There was once a place - New Mexico’s largest swimming pool - with a Pueblo Revival-style adobe bath house built by a guy who worked on La Fonda Hotel in Santa Fe. It was on the State Historic Register, I think. But now it’s gone but for the cracked slabs of aqua and weeds. A kidney shape visible west of Tucumcari in a park no one goes to anymore. Sad, really. The old bath house was torn down by a restless city employee with a bulldozer and too much testosterone and under the guise of safety because the city wouldn’t pay to fix up its crumbling walls. Maybe the big lake they made to the north reduced demand for the swimming pool. Maybe it was just too costly to pump the bazillion gallons of water it took to fill it. Maybe realignment of Route 66 made it too far off the road for convenience.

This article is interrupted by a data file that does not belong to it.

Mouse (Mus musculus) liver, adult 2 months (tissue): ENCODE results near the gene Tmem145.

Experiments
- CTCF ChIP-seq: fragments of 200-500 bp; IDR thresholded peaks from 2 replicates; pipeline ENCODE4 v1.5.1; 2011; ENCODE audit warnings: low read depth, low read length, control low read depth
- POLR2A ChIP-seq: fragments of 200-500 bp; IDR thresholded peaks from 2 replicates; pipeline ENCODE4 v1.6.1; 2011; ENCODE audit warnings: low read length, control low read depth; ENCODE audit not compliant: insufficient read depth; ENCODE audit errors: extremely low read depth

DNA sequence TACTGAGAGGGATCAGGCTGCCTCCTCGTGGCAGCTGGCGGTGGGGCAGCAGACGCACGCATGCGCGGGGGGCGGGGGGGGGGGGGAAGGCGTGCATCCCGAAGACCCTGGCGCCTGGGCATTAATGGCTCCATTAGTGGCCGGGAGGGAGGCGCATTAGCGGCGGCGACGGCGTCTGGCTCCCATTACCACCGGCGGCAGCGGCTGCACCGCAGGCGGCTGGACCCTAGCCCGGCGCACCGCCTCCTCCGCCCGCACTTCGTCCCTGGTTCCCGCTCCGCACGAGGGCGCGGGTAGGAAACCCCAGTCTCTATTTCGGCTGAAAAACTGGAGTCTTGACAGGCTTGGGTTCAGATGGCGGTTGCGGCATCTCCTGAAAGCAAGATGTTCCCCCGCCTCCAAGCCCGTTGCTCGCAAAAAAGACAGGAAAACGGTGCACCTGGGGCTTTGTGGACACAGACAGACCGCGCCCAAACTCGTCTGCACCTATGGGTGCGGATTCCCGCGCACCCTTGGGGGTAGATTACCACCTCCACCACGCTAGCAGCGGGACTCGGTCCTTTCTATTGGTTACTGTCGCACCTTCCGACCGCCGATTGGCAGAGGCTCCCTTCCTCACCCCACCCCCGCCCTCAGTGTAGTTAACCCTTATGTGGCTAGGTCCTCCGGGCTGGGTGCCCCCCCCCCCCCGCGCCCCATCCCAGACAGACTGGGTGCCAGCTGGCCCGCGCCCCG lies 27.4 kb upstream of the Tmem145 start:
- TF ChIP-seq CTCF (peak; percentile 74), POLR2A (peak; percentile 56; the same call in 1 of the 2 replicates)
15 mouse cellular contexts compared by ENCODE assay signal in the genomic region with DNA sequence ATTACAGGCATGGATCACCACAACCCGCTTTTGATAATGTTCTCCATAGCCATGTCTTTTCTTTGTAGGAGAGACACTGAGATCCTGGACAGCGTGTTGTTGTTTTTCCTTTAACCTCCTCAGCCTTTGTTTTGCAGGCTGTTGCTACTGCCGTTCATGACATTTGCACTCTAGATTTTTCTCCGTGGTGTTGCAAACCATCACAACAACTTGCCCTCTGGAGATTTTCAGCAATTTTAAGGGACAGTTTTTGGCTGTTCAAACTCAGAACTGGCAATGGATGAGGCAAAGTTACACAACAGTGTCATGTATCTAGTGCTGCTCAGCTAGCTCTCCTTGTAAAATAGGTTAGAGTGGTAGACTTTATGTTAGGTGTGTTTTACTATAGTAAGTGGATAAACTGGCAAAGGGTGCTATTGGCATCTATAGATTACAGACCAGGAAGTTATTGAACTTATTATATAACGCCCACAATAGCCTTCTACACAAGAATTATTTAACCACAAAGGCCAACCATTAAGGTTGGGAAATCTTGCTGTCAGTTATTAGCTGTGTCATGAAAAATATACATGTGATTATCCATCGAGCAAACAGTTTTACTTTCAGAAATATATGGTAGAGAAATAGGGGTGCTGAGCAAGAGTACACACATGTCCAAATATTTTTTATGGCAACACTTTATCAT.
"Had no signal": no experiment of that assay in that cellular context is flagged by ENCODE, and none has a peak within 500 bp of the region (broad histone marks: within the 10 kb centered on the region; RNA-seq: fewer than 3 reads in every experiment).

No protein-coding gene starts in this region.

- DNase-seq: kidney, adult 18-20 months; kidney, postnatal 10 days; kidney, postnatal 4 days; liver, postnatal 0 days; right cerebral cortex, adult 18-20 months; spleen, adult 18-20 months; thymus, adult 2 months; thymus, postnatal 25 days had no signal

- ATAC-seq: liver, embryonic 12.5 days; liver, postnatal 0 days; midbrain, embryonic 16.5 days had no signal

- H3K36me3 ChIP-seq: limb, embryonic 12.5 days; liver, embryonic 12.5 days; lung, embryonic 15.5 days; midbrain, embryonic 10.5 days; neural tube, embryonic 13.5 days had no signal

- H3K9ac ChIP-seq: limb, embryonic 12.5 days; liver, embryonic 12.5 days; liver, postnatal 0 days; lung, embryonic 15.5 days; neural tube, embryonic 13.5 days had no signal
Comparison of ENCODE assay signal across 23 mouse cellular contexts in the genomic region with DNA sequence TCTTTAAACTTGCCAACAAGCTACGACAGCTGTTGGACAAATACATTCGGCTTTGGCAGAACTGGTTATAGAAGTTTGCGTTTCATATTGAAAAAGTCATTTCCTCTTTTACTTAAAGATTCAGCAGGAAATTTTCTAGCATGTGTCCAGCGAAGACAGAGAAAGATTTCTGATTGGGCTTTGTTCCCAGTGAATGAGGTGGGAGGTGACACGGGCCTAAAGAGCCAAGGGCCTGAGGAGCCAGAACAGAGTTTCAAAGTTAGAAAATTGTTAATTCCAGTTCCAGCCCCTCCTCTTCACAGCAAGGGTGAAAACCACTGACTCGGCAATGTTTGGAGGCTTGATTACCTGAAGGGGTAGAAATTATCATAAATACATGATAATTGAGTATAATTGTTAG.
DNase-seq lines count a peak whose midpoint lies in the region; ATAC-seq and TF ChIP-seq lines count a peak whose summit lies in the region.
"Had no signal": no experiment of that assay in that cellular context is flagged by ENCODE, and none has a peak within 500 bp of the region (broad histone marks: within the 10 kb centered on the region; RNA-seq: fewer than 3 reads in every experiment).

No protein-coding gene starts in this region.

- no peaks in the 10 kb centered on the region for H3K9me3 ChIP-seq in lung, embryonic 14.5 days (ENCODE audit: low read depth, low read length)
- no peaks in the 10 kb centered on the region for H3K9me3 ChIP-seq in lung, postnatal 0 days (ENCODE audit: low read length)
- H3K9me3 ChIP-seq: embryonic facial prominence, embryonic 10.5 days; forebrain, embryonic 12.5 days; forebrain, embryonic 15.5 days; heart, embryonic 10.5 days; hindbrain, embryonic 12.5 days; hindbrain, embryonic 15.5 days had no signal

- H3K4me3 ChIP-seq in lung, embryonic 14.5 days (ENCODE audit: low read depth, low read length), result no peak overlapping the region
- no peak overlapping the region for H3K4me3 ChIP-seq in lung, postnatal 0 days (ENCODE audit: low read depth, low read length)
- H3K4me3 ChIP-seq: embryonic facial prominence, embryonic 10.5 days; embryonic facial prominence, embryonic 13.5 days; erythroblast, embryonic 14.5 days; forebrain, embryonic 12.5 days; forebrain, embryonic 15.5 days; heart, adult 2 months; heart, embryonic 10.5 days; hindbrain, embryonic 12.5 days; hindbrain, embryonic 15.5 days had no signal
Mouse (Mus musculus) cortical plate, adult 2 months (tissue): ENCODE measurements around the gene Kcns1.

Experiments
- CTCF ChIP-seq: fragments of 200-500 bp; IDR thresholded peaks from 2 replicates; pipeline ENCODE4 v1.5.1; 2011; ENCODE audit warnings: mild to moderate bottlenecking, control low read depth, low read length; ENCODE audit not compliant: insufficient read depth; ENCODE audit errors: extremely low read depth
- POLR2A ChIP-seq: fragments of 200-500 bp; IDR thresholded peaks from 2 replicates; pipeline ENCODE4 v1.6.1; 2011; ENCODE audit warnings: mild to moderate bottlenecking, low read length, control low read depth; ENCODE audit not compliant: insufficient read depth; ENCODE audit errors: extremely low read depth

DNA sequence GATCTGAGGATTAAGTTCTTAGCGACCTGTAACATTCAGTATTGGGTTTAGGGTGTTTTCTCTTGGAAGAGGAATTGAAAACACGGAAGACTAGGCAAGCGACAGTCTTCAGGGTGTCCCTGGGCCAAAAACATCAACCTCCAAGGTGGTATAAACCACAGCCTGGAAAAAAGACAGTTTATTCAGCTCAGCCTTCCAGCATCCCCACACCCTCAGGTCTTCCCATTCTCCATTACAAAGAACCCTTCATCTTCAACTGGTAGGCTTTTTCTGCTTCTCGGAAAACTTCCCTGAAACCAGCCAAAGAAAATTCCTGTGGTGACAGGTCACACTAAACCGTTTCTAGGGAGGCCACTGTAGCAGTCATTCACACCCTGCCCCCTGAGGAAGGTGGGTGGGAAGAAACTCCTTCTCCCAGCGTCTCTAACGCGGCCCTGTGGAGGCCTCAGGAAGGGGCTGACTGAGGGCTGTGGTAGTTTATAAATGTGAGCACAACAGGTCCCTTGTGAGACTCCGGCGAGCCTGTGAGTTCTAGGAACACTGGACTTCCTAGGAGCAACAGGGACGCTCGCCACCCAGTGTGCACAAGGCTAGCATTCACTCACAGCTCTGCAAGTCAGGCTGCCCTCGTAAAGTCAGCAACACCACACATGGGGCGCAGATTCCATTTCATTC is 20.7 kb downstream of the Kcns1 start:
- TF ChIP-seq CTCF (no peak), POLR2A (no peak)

Big bead
There is an ancient defensive structure built by the Navajo on top of a tiny remote mesa that Jerry hiked to many years ago. It is on public land but is nearly impossible to get to without crossing closed-off private land. People do, somehow. There’s a  YouTube video (isn’t there always?) by a guy who probably trespassed to get there. He demonstrates many “don’ts” of videography as well as his apparent fear of heights with dizzy panning, most of it aimed downwards. But you get a few tantalizing jittery glimpses of distant volcanic necks and cones. The mesa narrows and steep cliffs edge both sides of trail. Our Youtube hero (we are cheering him on) is evidently impressed and as he progresses toward the rock structure fortification and single doorway he gets shakier and shakier. At one point he loses focus completely and spends minutes on fossil close-ups like a stoned geologist. He never makes it to the doorway, stopping a full shaky thirty feet away, saying nothing. There’s only the sound of constant wind and his labored, frightened, breathing.